Federal Data Strategy timeline is ‘aggressive’ but achievable, industry says

"When the right leadership attention and the right interest is there, people can get things done really quickly," Joseph Stuntz of Virtru told FedScoop.
(Getty Images)

The newly released draft year one action plan for the Federal Data Strategy involves some tight deadlines. But private sector leaders are broadly optimistic about the government achieving what it has set out.

“All of these [actions] are possible in the time they’ve outlined, with the appropriate leadership attention and funding negotiation,” Joseph Stuntz, director of federal at Virtru, told FedScoop. But, he admitted, it’s going to require that agencies actually prioritize the actions that are outlined in the plan.

“Are people willing to move other priorities to the side to get this done because of these deadlines?” he said. “Or are these going to be other duties assigned on top of existing stuff, with existing timelines. Because then it will not happen.”

The draft action plan, which is in public comment until July 5, includes 16 total actions to be completed by individual agencies, cross-government groups of agencies or the whole government within one year. But some actions, like the one where the General Services Administration is tasked with creating a federal data ethics framework, have much tighter timelines.


“It is aggressive, but it needs to be,” John DeSimone, vice president of cybersecurity and special missions at Raytheon‘s Intelligence, Information and Services business unit, told FedScoop in an email. “We need to address this challenge head-on and aggressively if we are going to see real change that positively impacts our system availability levels.”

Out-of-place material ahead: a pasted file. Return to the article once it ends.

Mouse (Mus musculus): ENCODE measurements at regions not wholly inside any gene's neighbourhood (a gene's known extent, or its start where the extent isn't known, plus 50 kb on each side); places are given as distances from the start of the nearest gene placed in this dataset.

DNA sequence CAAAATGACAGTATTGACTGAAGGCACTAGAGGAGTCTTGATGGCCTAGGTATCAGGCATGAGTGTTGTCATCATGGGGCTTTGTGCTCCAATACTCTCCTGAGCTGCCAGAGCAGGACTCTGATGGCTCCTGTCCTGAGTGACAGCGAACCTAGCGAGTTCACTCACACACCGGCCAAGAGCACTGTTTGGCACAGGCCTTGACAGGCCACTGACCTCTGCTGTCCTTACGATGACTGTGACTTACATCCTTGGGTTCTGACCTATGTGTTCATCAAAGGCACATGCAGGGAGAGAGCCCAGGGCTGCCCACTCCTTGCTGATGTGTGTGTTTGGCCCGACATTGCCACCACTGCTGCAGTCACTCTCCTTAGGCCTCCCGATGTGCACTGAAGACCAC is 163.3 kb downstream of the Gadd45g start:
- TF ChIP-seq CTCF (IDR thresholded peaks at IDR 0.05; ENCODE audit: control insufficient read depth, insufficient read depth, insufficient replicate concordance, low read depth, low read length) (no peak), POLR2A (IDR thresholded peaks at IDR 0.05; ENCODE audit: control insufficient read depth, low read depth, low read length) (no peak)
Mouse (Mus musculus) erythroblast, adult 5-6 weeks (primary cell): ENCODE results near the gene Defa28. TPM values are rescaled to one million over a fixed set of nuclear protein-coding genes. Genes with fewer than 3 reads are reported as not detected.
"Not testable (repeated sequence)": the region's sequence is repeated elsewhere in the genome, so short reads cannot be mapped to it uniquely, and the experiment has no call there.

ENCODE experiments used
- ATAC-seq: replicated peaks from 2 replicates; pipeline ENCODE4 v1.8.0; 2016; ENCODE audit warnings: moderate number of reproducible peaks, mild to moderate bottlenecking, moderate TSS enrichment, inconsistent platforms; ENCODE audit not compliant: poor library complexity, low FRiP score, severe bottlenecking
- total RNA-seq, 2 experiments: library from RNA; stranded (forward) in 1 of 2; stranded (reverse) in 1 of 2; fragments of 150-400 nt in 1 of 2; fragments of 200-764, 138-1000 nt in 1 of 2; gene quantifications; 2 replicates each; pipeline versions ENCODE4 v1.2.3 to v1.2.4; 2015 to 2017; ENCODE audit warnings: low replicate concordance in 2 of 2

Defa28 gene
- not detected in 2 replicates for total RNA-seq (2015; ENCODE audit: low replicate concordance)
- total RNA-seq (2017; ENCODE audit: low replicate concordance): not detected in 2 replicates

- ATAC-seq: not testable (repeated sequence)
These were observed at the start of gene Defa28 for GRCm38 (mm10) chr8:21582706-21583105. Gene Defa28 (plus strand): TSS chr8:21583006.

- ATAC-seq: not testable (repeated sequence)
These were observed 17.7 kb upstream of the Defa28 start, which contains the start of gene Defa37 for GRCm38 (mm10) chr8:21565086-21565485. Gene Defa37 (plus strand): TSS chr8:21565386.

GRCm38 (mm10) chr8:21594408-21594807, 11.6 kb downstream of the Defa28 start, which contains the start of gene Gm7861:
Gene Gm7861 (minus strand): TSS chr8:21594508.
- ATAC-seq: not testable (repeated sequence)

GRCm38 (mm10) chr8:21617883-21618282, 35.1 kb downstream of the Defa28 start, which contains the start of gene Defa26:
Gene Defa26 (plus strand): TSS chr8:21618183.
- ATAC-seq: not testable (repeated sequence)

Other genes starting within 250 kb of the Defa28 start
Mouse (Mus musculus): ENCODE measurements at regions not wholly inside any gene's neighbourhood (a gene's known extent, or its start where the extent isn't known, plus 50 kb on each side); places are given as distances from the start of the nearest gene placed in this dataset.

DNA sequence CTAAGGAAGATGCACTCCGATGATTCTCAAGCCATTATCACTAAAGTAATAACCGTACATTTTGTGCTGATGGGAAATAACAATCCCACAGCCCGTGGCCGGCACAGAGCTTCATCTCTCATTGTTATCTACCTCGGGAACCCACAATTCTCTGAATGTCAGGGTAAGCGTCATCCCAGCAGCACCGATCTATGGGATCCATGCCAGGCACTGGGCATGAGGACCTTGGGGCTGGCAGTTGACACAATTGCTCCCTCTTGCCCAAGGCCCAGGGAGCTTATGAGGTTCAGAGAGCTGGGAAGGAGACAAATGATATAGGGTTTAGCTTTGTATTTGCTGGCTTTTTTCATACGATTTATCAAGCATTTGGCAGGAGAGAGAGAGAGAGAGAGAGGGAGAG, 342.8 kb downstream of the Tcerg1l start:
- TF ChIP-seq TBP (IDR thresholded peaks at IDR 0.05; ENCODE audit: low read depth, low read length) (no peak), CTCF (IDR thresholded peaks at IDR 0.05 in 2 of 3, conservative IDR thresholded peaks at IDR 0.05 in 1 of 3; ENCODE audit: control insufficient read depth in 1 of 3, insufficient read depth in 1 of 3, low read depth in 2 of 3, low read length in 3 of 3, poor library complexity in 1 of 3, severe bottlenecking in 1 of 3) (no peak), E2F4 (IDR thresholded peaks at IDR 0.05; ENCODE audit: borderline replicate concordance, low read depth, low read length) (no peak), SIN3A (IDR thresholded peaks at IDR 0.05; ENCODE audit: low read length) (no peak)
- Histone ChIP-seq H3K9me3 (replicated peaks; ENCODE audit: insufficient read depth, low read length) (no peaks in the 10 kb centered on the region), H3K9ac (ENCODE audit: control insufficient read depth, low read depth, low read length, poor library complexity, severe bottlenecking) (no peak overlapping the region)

Nick Psaki, federal CTO at Pure Storage, thinks the goals set out in the plan will be achievable because agencies know what is coming and are already on the “journey.”

“This to me is the culmination of a lot of individual agencies’ efforts now really shaped into a much larger whole-of-government, whole-of-executive-branch approach,” he said.

So how’s it all going to get done? Coordination, collaboration and attention.

“I think collaboration between agencies on some of these topics is going to be critical,” Vishal Kapur at Deloitte said.


“When the right leadership attention and the right interest is there, people can get things done really quickly,” Stuntz of Virtru added.

The Federal Data Strategy and its year one action plan represent the culmination of various initiatives and legislation in recent months. It is a deliverable of cross-agency priority goal No. 2 associated with the President’s Management Agenda: “Leveraging Data as a Strategic Asset.” It also represents the administration’s plan for implementing the Foundations for Evidence-Based Policymaking Act, which President Trump signed in January.

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